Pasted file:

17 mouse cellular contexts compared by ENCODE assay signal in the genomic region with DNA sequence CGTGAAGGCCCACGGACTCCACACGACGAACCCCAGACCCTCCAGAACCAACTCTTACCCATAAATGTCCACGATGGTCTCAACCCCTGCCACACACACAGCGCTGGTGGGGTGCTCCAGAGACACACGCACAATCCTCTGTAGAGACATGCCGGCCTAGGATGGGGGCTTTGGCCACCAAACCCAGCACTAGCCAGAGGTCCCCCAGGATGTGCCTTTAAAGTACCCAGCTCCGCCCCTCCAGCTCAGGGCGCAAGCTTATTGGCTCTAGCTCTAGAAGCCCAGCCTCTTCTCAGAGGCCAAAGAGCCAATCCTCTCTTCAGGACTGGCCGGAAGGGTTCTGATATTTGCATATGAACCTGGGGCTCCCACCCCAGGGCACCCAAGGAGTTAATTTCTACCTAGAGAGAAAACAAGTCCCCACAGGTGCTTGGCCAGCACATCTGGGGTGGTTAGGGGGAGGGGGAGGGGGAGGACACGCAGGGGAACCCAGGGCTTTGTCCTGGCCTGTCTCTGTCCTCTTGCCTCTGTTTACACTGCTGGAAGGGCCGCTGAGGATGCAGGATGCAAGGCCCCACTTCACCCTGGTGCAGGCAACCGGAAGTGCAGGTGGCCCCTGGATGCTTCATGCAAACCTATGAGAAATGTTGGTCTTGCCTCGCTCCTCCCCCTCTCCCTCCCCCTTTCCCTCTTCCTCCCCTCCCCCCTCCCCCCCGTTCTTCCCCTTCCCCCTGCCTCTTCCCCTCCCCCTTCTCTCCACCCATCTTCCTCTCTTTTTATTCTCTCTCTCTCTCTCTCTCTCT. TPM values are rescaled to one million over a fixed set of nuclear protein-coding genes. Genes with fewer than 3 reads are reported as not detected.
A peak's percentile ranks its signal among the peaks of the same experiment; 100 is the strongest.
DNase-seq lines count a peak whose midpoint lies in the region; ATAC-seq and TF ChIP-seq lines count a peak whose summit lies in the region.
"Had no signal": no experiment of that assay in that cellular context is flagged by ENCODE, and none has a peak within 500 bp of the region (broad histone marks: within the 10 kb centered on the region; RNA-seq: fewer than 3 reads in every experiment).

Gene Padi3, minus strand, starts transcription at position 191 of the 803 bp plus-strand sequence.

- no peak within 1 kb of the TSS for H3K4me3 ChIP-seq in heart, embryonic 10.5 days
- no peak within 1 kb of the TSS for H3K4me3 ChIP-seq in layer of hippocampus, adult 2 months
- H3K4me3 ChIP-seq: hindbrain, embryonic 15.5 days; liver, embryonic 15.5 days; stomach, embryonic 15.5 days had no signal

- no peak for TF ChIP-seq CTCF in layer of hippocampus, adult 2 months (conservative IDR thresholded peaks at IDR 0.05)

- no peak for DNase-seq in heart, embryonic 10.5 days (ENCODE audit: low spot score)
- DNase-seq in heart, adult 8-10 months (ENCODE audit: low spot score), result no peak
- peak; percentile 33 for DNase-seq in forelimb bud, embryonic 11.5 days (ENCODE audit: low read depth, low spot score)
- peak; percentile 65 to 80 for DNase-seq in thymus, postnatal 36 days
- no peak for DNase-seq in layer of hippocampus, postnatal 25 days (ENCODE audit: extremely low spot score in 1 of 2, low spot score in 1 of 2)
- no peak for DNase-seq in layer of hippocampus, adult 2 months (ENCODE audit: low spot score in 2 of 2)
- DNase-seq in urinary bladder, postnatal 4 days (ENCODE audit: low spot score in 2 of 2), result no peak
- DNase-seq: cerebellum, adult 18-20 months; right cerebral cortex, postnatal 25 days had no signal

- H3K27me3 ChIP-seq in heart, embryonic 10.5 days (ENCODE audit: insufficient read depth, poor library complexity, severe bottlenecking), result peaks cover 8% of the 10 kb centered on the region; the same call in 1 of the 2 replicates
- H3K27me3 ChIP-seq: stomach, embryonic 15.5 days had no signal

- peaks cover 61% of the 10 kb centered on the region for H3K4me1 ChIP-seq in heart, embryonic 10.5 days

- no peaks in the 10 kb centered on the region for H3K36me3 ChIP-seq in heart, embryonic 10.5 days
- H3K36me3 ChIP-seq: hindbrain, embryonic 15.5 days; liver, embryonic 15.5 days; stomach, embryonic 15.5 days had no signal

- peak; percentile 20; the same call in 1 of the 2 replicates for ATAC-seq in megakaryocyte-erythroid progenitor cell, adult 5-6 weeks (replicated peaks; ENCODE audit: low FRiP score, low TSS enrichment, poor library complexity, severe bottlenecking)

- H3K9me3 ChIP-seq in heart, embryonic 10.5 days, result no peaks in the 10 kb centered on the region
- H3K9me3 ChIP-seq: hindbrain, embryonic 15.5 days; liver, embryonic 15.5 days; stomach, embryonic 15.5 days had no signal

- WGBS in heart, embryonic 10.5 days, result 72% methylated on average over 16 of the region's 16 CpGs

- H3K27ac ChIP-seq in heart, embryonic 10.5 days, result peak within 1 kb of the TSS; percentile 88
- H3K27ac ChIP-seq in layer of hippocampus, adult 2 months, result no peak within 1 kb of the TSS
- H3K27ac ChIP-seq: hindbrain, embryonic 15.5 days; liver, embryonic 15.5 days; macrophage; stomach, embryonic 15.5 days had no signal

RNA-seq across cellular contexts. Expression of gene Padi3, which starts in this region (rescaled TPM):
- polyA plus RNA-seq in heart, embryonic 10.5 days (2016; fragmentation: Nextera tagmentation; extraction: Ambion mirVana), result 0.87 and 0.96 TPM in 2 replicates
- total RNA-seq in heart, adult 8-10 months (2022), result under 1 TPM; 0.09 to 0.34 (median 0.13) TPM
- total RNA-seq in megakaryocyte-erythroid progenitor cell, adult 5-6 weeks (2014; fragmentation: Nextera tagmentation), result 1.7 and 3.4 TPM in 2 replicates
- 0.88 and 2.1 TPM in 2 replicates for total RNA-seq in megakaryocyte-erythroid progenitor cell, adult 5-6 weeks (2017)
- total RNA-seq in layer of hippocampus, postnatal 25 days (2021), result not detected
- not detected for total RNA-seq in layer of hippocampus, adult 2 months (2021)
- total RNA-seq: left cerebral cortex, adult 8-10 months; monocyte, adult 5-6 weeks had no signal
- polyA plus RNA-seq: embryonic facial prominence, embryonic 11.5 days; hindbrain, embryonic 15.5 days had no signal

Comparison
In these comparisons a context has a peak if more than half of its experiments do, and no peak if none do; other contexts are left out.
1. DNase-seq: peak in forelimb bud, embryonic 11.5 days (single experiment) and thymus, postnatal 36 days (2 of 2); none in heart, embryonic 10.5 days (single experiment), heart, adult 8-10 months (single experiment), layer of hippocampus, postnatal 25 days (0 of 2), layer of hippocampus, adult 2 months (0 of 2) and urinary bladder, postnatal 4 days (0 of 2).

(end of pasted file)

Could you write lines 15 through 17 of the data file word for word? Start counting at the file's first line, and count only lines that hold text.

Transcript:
- no peak for DNase-seq in layer of hippocampus, adult 2 months (ENCODE audit: low spot score in 2 of 2)
- DNase-seq in urinary bladder, postnatal 4 days (ENCODE audit: low spot score in 2 of 2), result no peak
- DNase-seq: cerebellum, adult 18-20 months; right cerebral cortex, postnatal 25 days had no signal